As with any “dry-set” stone construction it is critical that moisture does not collect underneath the work. The area is excavated to the sub-base level, pitched slightly and compacted. A gravel base footing is then added and that too is compacted. To the right you see stone mason Lester Szajna determining the height of the future stone steps.
To build stone steps like this in “dry-set” construction you’re basically following the same methodology to build a “dry-set” stone wall. Alternatively, steps like these can be masonry constructed, i.e. on a concrete footing with cinder block construction and a stone veneer. We’ll look more closely at that type in another post. To the left is one set of stone steps completed (minus the bluestone treads) and the crew beginning a second set of steps. The two sets of stairs will be connected by an “irregular pattern” stone landing.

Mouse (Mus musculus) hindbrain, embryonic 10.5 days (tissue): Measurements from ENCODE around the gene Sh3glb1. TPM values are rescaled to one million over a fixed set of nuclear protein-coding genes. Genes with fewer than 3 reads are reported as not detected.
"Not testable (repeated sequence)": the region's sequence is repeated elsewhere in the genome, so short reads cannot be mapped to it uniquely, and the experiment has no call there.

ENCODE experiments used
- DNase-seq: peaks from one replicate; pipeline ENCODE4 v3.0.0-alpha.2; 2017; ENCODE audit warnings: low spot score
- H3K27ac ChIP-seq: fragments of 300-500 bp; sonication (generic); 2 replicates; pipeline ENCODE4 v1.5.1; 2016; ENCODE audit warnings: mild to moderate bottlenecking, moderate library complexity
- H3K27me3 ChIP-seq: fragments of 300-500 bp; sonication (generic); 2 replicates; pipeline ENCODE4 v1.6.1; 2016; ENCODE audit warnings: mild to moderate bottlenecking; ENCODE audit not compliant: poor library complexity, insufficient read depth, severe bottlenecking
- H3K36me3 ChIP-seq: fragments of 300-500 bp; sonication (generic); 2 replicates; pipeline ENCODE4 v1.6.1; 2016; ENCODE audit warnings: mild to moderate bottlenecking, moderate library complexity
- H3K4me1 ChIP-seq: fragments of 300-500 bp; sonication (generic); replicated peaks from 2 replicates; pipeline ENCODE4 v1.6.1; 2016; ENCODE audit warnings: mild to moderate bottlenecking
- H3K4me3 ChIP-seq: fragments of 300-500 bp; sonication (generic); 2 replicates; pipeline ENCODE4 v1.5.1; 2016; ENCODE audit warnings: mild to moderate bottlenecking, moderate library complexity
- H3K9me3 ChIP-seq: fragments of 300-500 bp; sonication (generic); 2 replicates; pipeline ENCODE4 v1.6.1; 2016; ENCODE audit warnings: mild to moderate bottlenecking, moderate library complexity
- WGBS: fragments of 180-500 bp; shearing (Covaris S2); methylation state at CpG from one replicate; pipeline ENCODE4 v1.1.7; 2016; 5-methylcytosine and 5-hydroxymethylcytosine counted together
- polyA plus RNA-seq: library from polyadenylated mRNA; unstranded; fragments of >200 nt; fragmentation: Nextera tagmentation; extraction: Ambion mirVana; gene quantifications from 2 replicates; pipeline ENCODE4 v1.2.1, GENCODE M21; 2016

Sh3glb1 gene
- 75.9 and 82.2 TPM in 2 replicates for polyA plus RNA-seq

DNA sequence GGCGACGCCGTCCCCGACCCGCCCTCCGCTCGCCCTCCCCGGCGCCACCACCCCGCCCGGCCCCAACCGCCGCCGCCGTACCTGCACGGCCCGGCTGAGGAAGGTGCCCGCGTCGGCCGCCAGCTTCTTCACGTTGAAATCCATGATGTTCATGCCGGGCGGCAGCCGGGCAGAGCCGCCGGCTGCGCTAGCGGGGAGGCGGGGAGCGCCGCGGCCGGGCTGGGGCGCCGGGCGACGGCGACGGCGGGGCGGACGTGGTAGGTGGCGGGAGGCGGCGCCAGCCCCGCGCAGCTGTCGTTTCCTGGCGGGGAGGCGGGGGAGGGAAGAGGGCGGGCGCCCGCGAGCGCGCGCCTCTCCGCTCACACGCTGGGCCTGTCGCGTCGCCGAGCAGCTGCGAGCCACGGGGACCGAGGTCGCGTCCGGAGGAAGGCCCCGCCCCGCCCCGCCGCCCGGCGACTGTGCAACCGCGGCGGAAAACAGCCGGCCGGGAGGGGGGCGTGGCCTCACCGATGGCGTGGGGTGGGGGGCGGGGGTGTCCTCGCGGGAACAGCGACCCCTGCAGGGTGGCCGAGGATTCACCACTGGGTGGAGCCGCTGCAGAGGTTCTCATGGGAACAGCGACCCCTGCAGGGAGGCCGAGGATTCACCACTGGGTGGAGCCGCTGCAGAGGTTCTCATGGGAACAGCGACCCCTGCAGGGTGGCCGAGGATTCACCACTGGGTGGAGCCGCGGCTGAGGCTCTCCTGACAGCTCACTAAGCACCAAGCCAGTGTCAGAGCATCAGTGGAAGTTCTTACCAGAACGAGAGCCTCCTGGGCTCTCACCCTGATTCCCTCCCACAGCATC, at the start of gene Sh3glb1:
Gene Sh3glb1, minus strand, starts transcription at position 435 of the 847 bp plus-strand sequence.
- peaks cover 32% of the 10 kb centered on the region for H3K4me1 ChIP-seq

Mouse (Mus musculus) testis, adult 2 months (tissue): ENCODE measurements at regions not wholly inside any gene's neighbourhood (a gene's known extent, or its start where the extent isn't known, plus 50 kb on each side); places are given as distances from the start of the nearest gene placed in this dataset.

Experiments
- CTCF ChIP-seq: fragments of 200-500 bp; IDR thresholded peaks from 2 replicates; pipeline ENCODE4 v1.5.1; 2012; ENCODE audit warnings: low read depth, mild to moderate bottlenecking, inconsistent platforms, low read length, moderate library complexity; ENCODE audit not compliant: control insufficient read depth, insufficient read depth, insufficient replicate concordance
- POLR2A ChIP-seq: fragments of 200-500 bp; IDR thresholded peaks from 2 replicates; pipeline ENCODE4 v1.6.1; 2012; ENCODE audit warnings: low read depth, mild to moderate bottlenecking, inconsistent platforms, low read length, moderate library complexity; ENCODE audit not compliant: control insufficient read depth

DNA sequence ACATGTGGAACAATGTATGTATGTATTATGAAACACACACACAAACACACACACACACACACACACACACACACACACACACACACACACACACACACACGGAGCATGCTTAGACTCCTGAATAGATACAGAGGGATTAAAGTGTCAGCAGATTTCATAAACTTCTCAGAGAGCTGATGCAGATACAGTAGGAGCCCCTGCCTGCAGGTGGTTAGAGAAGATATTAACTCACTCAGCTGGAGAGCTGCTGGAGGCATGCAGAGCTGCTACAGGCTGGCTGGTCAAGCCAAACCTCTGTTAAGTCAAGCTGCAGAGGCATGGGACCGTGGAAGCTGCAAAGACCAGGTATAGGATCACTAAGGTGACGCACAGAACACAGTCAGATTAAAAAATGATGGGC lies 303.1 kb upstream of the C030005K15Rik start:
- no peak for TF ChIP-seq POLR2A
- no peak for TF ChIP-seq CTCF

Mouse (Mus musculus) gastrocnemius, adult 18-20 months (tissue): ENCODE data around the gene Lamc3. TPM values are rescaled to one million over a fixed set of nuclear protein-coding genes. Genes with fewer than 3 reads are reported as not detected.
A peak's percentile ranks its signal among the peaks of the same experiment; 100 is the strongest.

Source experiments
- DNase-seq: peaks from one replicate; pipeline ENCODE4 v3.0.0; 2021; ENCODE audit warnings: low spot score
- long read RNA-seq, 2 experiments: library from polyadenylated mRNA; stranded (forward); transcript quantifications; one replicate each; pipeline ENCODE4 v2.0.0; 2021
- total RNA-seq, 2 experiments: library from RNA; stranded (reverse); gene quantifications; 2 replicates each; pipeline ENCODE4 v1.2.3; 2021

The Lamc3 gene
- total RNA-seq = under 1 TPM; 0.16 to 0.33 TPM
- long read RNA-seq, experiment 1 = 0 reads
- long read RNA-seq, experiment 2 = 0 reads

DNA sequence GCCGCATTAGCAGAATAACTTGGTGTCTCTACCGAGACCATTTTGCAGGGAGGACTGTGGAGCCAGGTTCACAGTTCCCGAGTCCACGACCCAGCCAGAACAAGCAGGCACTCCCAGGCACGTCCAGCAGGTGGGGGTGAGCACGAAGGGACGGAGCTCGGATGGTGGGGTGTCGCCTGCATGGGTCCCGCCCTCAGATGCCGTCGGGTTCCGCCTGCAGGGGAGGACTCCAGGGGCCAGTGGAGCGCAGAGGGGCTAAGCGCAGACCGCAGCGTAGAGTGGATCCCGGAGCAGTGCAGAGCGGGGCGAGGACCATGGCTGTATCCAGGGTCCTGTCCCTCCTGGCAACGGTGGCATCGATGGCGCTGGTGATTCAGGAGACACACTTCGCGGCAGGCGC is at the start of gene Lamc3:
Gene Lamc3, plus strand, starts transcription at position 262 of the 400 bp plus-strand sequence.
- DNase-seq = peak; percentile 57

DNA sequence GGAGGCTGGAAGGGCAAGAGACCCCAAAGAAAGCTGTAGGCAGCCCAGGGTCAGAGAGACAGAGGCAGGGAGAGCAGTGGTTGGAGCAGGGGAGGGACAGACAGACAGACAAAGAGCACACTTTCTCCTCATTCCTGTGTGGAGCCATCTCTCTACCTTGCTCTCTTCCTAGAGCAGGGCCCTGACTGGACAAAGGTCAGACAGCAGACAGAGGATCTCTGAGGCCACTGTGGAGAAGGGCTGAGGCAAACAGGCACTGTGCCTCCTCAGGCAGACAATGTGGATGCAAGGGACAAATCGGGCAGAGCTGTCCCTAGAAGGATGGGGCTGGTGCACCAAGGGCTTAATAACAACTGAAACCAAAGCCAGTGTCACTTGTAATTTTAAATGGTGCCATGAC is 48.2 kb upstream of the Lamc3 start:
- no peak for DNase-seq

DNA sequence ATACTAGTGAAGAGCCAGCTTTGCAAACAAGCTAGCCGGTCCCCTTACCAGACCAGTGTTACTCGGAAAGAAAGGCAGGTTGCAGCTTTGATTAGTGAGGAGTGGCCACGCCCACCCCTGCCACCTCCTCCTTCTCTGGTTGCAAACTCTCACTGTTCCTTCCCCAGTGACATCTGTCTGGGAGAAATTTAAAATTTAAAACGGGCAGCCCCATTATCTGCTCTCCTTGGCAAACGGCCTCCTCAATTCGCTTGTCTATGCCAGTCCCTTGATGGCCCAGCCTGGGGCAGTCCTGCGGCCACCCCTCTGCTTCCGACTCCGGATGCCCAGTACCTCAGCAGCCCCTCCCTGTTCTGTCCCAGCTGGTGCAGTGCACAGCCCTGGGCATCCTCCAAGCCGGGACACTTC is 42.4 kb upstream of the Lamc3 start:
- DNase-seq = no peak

The two sets of stone steps are complete (sans the bluestone treads) and appear to be floating in the earth slope. Notice how the stonework continues from the face of each step riser to the sides of the stairway. This is important because boulders will be nestled next to the stairways to retain the earth, and portions of the stairway’s sides will be exposed. I look forward to the boulder placement, grading and finished landscape – these phases will surely make the steps look “grounded” and like they belong.